Spectral and temporal call flexibility of House Finches (Haemorhous mexicanus) from urban areas during experimental noise exposure. Bermúdez-Cuamatzin, E., Slabbekoorn, H., & Constantino, M. G. 2023. IBIS. DOI: 10.1111/ibi.13161. VIEW

The majority of threats being faced by bird species today are the result of human activities, including hunting, agricultural intensification, and climate change. Human activities are also known to make habitats noisy, which can have negative impacts on animals and affect species density and diversity. One concern in such noisy areas is the potential interference with acoustic communication. The impact on bird songs in particular has attracted a lot of research interest, with findings of noise-dependent song adjustments reported for various species around the world, but bird calls have not received as much attention despite their recognised roles in survival and reproduction.

In a recent study in Ibis, Eira Bermúdez-Cuamatzin and colleagues experimentally exposed House Finches (Haemorhous mexicanus) from urban areas of different acoustic backgrounds to elevated noise levels to investigate their vocal flexibility.

Experimental noise exposure
Male House Finches in noisier areas have been shown to sing with higher minimum frequencies than those in quieter areas (Bermúdez-Cuamatzin et al. 2009), but noise-dependent variation in the acoustic structure of their calls or in the use of different call types (call repertoire) has not previously been reported. Twenty-one male House Finches were caught in urban areas in Mexico City in low-noise-level and high-noise-level areas, along with five females which were included in the studies as social stimulants. These birds were then tested to investigate: variation in call type repertoire (in terms of frequency or duration) between birds from localities with different noise levels; adjustments in call repertoire use in response to exposure to elevated noise levels; and adjustments in call frequency or duration in response to elevated noise levels.

Figure 1. Call type occurrence and sample size for eight males of quiet origin and 13 males of noisy origin. On each graph the number of males using calls of a particular type and the total number of males recorded (divided by /) are indicated, as are the number of calls generated per call type and the overall number of calls generated (again divided by /). A cross indicates that no recordings of this type were made for any male from this origin..

Evidence of vocal flexibility
A total of nine call types were found across the birds, with six of these (the majority) shared between the low-noise-level and high-noise-level backgrounds. There was also no evidence that House Finches shifted their call repertoire use following experimental exposure to elevated noise levels. This is in contrast to previous findings in other species, e.g. Great Tits (Parus major) (Halfwerk & Slabbekoorn 2009), but the researchers suggest a larger sample of recordings and more studies are needed before strong conclusions can be drawn.

House Finches from quieter backgrounds called with higher frequency and longer duration in comparison to the birds from noisier backgrounds, in contrast with expectations. However, following experimental exposure to elevated noise levels, there was evidence that birds from both acoustic backgrounds increased the frequency of their calls and shortened their duration. Many birds, including House Finches, have been shown to emit higher-pitched songs in noisier territories, thought to reduce masking of songs by anthropogenic noise by reducing spectral overlap (Halfwerk & Slabbekoorn 2009). While there is also evidence of some species emitting calls with higher frequencies in noisier conditions, other studies have suggested a lack of flexibility in call frequency use (e.g. Skiba 2000). For duration, some studies have found songs to be longer during elevated noise levels, while others have found them to be shorter. It is possible that both of these adjustments can have beneficial consequences, with longer sounds being easier to detect against continuous noise and shorter, repeated sounds easier to detect in the quiet windows of fluctuating noise levels (Douglas III & Conner 1999, Brumm & Slabbekoorn 2005).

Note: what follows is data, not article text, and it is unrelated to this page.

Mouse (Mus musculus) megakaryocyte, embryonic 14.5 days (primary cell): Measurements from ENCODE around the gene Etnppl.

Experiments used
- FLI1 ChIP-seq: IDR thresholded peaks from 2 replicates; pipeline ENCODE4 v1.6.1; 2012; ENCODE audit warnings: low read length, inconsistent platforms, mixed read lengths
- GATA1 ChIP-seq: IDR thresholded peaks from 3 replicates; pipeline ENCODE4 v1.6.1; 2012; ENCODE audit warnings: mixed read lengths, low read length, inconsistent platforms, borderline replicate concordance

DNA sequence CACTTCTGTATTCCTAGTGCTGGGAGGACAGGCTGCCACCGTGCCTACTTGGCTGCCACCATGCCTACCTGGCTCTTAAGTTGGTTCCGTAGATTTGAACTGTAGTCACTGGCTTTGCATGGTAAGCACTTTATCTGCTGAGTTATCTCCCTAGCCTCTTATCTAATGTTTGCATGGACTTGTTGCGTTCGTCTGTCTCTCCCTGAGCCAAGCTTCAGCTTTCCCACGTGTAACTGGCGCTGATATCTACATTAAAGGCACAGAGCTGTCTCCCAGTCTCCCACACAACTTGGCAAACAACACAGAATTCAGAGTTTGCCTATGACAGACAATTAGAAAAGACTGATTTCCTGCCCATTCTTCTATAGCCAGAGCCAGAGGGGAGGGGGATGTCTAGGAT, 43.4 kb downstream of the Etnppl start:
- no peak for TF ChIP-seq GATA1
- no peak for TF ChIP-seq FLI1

Overall, the researchers conclude that House Finches are indeed capable of immediate noise-dependent spectral and temporal call adjustments, similar to the flexibility previously found for their songs. While such adjustments may help in masking avoidance, there is also concern that this comes as a compromise of call function. Therefore, as well as a need for further studies into call flexibility across species to enable stronger conclusions, it is important to investigate the impacts of urban noise on fauna and the consequences for animal well-being.


Bermúdez-Cuamatzin, E., Ríos-Chelén, A.A., Gil, D. & García, C.M. (2009). Strategies to song adaptation to urban noise in the house finch: pitch plasticity or differential syllable use? Behaviour 146: 1269-1286. VIEW

Brumm, H. & Slabbekoorn, H. (2005). Acoustic communication in noise. Advances in the Study of Behavior 35: 151-209. VIEW

Douglas, H.D. III & Conner, W.E. (1999). Is there a sound reception window in coastal environments? Evidence from shorebird communication systems. Naturwissenschaften 86: 228-230. VIEW

Halfwerk, W. & Slabbekoorn, H. (2009). A behavioural mechanism explaining noise-dependent frequency use in urban birdsong. Animal Behaviour 78: 1301–1307. VIEW

Skiba, R. (2000). Possible ‘rain call’ selection in the chaffinch (Fringilla coelebs) by noise intensity an investigation of a hypothesis. Journal of Ornithology 141: 160–167. VIEW

Image credits

Top right: House Finch (Haemorhous mexicanus) | Public Domain Wikimedia Commons

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